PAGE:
Calorie Consumption and Beverages
According to the Dietary Guidelines for Americans, about 20 percent of the total calories people consume come from beverages. This includes both alcoholic and nonalcoholic beverages.
Of course, mixed drinks contain calories that come from both alcohol and other ingredients. With no other ingredients, most drinks have 14 grams of pure alcohol, which is equal to 98 calories, from a single shot (1.5 ounces) of liquor.
Calories in Liquor vs. Beer
Pure spirits usually have no additional ingredients. This means that the calories in whiskey versus vodka or gin or tequila are typically the same, unlike the calories in whiskey versus beer. A standard 12-ounce serving of 5 percent ABV beer usually has around 150 calories, so there are less calories in whisky compared to beer per serving of alcohol.
Although one serving of liquor typically has less calories than one beer, the amount of calories your alcoholic beverage has can vary, depending on its other ingredients. Many people dilute spirits with sweetened mixers. A 7-ounce mixed drink, like rum and Coke, would likely have about the same amount of calories (155 calories) as a 12-ounce beer.
Calories in Whiskey vs. Beer
The way alcoholic beverages are produced can also influence their calories. For example, there are many different low-calorie beers, many of which contain about 100 calories per beer — and low-calorie beers can have as few as 55 calories per beer. However, the lower the calories of the beer, the lower its alcohol content, in general.
Unlike beer, spirits like whisky don't come in low-calorie versions. If anything, the less alcohol a whisky has, the more calories it is likely to have. This is because low ABV whiskies, like 33 ABV Fireball, typically have added ingredients and sugars. Most whiskies contain 98 calories per serving, but a flavored, sweetened whisky like Fireball has 108 calories per serving.
If you're watching your weight, you should stay away from flavored liquors to avoid the added sugars.
Servings for Alcoholic Beverages
The Dietary Guidelines for Americans considers one alcoholic drink to be the equivalent of 14 grams (0.6 fluid ounces) of pure alcohol. If you're comparing beer versus liquor, this means two different things: For liquor, 1.5 fluid ounces of an 80-proof distilled spirit (which is 40 percent alcohol), is considered one alcoholic drink. For beer, one alcoholic drink is the equivalent of 12 fluid ounces with an ABV of 5 percent.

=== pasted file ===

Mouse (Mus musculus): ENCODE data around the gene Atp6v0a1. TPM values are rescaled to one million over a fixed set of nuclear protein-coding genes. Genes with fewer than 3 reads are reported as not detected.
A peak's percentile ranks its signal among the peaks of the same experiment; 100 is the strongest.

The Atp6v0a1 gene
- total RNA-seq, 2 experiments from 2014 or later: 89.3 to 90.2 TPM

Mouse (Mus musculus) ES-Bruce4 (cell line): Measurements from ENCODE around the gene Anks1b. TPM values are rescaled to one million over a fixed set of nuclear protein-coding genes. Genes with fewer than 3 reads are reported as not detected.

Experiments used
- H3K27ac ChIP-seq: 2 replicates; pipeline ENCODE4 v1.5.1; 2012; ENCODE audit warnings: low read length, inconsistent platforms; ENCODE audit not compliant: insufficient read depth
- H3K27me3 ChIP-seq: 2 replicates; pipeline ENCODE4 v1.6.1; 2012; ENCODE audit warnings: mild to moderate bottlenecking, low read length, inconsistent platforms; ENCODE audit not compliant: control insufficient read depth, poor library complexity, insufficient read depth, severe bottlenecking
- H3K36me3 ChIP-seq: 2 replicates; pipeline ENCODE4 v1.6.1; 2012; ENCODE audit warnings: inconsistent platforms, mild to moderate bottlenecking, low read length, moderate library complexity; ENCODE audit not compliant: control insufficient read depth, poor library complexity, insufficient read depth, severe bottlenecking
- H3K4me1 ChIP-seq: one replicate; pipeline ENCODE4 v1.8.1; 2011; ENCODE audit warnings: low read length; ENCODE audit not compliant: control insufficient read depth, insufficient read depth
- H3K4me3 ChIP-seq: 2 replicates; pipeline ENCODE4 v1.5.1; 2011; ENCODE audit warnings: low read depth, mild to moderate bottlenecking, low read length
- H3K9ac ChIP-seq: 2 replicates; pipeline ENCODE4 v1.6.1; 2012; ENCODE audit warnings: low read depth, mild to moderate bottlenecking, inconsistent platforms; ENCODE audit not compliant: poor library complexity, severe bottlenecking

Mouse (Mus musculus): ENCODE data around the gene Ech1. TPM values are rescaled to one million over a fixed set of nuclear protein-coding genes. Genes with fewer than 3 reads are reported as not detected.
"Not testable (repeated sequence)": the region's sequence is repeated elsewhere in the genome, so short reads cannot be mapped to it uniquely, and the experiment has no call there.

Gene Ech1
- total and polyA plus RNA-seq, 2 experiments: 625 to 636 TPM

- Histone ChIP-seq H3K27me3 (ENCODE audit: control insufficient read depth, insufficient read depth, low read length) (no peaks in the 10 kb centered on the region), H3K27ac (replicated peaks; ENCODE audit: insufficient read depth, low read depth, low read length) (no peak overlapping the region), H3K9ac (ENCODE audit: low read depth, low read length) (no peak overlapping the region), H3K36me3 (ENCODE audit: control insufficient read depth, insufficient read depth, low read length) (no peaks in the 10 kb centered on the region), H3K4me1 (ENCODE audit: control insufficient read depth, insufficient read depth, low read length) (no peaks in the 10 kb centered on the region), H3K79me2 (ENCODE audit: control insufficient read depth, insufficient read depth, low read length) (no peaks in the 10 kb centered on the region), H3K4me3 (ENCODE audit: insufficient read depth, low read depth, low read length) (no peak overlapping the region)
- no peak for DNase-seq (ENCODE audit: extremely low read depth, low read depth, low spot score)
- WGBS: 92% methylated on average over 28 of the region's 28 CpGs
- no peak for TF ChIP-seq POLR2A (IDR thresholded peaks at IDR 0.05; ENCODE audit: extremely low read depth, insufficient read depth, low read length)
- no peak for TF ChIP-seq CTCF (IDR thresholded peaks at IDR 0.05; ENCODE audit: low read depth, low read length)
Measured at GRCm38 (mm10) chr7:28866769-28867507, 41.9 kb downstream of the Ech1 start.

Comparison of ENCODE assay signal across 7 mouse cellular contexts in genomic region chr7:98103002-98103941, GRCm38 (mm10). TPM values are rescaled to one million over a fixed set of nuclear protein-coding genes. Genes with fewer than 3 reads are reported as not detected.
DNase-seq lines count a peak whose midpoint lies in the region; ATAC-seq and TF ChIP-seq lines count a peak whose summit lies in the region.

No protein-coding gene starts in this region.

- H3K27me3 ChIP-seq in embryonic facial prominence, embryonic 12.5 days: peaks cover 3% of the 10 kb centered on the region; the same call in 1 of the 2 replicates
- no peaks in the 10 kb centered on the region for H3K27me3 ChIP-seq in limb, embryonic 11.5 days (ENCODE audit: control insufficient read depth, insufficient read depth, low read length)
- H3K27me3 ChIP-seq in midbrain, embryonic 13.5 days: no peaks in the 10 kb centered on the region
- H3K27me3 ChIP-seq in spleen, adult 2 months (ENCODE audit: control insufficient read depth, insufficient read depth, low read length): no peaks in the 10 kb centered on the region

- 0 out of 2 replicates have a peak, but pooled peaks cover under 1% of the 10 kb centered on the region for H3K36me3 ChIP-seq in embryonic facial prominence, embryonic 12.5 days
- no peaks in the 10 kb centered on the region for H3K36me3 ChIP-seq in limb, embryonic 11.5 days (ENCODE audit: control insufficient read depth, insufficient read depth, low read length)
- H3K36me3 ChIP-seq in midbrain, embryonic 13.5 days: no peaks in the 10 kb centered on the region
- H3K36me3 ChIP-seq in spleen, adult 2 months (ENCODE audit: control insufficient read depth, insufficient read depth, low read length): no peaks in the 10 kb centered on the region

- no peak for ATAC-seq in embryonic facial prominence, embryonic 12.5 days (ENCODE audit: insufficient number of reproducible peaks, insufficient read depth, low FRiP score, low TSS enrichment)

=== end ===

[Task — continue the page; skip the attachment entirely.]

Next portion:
Because drinking in moderation is not correlated with weight gain, unlike heavy drinking, you should make sure you're aware of how much alcohol you're consuming.
Calculating Alcoholic Drink Equivalents
Both liquors and beers are available in a variety of different ABV percentages. To calculate alcohol drink equivalents, multiply the amount of beverage in ounces by the percentage of alcohol. Then, divide by 0.6 ounces of alcohol. For a standard 5 percent beer, such a calculation would look like:
- (12 fluid ounces of beer x 0.05)/0.6 fluid ounces = 1 drink equivalent
- A larger serving (16 fluid ounces) of the same percentage of beer would consequently be more than one drink:
- (16 fluid ounces of beer x 0.05)/0.06 fluid ounces = 1.3
If you want to make sure you're consuming alcohol in moderation, you can easily calculate alcohol drink equivalents for your beverages of choice.
- Food Network: 10 Low-Calorie Beers That Actually Taste Good
- Dietary Guidelines, 2015-2020: Shifts Needed to Align With Healthy Eating Patterns
- Flaviar: Always Wanted to Breathe Fire? Try These ABV Champions!
- Business Insider: This Potent New Beer From Scotland Has a 67.5% Alcohol Content
- CNN: America's Most Popular Liquor Brands
- Business Insider: The Most Popular Liquor in Every State
- Gallup: Alcohol and Drinking
- Dietary Guidelines, 2015-2020: Appendix 9. Alcohol
- Current Obesity Reports: Alcohol Consumption and Obesity: An Update
- American Journal of Public Health: Association Between Alcohol Calorie Intake and Overweight and Obesity in English Adults